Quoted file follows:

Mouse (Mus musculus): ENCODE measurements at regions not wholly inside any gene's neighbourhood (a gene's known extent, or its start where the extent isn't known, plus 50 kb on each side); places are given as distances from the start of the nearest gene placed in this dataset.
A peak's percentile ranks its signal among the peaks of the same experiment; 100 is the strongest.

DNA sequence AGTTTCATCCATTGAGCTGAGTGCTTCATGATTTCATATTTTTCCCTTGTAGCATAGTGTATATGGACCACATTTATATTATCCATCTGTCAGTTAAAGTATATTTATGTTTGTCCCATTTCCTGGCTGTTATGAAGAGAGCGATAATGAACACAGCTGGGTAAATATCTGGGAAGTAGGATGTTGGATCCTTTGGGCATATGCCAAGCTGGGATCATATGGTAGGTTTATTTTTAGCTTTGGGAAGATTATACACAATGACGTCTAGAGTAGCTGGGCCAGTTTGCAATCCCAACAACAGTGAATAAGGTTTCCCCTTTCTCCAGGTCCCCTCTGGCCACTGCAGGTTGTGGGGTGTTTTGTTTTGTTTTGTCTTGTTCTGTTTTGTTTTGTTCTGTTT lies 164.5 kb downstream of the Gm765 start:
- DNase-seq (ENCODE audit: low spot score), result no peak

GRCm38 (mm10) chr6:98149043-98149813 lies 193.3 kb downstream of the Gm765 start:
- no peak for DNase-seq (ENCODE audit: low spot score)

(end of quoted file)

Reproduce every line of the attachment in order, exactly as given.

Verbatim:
Mouse (Mus musculus): ENCODE measurements at regions not wholly inside any gene's neighbourhood (a gene's known extent, or its start where the extent isn't known, plus 50 kb on each side); places are given as distances from the start of the nearest gene placed in this dataset.
A peak's percentile ranks its signal among the peaks of the same experiment; 100 is the strongest.

DNA sequence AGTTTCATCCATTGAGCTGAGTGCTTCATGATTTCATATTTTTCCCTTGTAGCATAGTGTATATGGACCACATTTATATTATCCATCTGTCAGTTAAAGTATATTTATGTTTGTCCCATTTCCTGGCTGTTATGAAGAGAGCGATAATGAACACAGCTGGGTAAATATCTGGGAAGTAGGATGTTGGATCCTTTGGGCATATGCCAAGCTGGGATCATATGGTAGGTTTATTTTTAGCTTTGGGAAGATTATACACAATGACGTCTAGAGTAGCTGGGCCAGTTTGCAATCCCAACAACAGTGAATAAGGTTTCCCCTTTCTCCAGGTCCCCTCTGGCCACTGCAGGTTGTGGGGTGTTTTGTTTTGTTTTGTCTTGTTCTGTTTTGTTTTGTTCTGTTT lies 164.5 kb downstream of the Gm765 start:
- DNase-seq (ENCODE audit: low spot score), result no peak

GRCm38 (mm10) chr6:98149043-98149813 lies 193.3 kb downstream of the Gm765 start:
- no peak for DNase-seq (ENCODE audit: low spot score)